Part one of this post is here. Here are a few more lessons to draw:
6. The International Criminal Court (ICC) is, unfortunately, encouraging dictators to dig in instead of scram. The ICC is classic liberal internationalism -a multilateral forum crafted mainly by the liberal democracies for the purpose of spreading international law and taming the ‘anarchy’ of international relations. It looks like a great idea, and indeed the US reticence to it is based on rather specious claims that US soldiers might somehow get hauled before it despite the myriad protections to prevent that from happening. (The real US concern is any constraint on war-making by the Pentagon, and the US obsession with its ‘exceptionalism.’) I support the ICC and wish the US would join.
That said, it is pretty clear that ICC indictments against Gaddafi and sons encouraged them to stay and fight, because flight was impossible. If they can’t flee to a safe haven – because the ICC makes it a sanctionable offense for any state to harbor them – then they have no choice but to stay and slug it out to the bitter end. And indeed, there is a nice rest home for Afro-Middle Eastern despots – autocratic Saudi Arabia. The Saudi took in Idi Amin in 1980 and Zine al-Abidine Ben Ali in 2011. Gaddafi would make a nice addition; perhaps he and Ali could reminisce about the good old days, like in some John Hughes movie for dictators. But once the indictments came down, the Gaddafis had nowhere to go, even though they were sending pretty clear signals for awhile that they would exchange an exit for abdication and an end to the conflict.
It seems to met that getting these guys out of power is the most important priority. The ICC, paradoxically, gets in the way. Remember that for awhile there it looked like Gaddafi might win or split the country. No one expected Tripoli to fall so easily. I think it would be a much better outcome to offer these guys just about anything they want to scram. Usually all they want is their family out with them, some cash to keep on with the good life, and immunity from prosecution. That strikes me as a pretty good bargain, even if if thwarts justice. And it is a good precedent for trying to get other autocratic nasties, like the Mugabe and Kim cliques in Zimbabwe and NK, out the way as well without a huge bloodbath.
7. The American president needs to start declaring war again. Libya has all but set in stone the awful, dictatorship-looking, and very unconstitutional practice that the US president can war with minimal Congressional intervention or even approval. The president’s shenanigans around the War Powers Act were disgraceful. Obama made a good case for the war in March and April, and it would have been a good exercise in national deliberation on US warmaking after Iraq to have had a big national and Congressional debate. Instead, Obama – a constitutional lawyer no less! – took the low road; isn’t this one of the reasons we voted for him, and against the Bushist, I-can-do-whatever-I-want GOP?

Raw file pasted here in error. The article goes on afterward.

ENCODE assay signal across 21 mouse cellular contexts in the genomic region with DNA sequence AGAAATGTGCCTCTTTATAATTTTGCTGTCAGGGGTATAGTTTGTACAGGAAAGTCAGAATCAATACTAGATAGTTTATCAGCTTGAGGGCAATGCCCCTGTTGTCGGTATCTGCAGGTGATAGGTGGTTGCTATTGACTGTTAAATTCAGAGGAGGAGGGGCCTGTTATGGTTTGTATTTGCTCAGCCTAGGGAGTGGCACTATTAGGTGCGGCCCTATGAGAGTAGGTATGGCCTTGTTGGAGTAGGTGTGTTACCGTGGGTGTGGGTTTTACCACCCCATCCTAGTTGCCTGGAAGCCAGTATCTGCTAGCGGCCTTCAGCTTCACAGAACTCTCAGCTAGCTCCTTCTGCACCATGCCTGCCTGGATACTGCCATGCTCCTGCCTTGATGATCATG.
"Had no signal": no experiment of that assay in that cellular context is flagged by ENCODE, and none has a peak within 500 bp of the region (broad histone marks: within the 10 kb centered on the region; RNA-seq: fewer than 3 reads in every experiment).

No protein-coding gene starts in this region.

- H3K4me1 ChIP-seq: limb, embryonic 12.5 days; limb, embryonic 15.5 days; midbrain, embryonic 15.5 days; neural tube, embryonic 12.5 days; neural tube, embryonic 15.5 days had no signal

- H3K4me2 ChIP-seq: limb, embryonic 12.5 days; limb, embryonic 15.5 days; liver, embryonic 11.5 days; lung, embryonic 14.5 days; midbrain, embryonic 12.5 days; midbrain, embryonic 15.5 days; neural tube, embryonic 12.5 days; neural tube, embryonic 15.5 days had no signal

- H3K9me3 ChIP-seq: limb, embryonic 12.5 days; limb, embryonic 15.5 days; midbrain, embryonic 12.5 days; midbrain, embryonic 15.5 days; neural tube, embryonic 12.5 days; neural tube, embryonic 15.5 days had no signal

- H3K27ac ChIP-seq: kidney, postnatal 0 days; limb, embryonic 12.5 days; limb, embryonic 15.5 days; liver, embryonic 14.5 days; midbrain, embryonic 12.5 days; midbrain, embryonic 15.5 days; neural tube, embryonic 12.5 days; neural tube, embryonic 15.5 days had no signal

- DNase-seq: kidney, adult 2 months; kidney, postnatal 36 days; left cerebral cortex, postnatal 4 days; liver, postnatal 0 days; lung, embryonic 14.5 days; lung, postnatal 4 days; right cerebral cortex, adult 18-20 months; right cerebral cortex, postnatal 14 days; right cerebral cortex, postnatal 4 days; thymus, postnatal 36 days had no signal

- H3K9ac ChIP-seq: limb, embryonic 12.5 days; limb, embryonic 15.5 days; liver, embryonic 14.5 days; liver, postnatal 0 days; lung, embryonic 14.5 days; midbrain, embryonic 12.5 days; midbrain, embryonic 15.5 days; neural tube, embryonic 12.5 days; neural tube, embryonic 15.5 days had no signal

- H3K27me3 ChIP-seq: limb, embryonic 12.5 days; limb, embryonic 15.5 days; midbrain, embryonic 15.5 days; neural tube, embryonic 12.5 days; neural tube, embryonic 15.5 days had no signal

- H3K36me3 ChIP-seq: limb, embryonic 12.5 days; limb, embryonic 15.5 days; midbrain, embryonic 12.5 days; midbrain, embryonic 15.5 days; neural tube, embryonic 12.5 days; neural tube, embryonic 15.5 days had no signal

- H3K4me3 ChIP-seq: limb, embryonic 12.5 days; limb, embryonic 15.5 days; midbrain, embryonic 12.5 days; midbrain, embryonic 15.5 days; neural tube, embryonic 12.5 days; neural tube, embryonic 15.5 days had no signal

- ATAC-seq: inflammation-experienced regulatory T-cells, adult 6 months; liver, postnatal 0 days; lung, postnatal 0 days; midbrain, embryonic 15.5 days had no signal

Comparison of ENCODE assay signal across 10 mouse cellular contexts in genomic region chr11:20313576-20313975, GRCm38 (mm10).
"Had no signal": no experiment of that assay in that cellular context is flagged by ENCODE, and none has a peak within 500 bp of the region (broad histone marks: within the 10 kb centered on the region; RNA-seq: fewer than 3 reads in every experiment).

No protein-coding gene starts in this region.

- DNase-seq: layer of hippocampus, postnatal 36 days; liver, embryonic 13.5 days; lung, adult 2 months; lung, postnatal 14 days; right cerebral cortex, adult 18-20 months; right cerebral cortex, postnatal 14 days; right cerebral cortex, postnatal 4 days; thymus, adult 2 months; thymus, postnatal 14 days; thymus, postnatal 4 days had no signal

8. Get NATO out as soon as possible, i.e., right now. The NATO mission, against high odds and great (and deserved) skepticism, helped. Don’t push your luck, and keep the mission as absolutely minimal as necessary. Once Tripoli fell last week, NATO should have withdrawn immediately. The NTC clearly no longer needs NATO assistance. Gaddafi is finished, not matter what his nut-ball sons say on TV. To keep NATO on-mission when it isn’t necessary anymore, only stokes the anger of countries, especially China and Russia, that dislike R2P already. If NATO keeps staying involved, it will indeed look like R2P means ‘regime change’ and not the protection of human rights. NATO’s desire to stay in the game is understandable: this is a nice win for NATO after a decade of GWoT confusion and transatlantic tension, and Libya’s course clearly impacts the southern tier of the NATO states. But those benefits are more than outweighed by the need for limits: the West is broke now, so it should set a precedent of restrained intervention, even when things are going well. Nor do we want anything like Iraq – where the US/West gets pulled deeply into domestic reconstruction by hanging around. The best way to prevent the mission creep everyone worried about in this operation is to end as soon as possible (i.e. in this case, when the NTC would no longer be wiped out in a bloodbath without NATO) and we have clearly reached that point now.
NB: On an unrelated note, you should probably read this, from the foremost proponent of the ‘China threat’ school.
NB2: Last week I argued that the US needs another stimuls. US conservatives and the whole GOP field oppose this. But on Monday the yield on US Treasuries dropped below 2%! That hasn’t happened since the 40s. If that doesn’t tell you the USG should spend, because no else will – i.e., people are so desperate to save, they will even take just 1.98% interest on their savings – then nothing will. But I have no doubt the GOP will trash Obama’s jobs initiative today with no hesitantation. It’s going from bad to worse.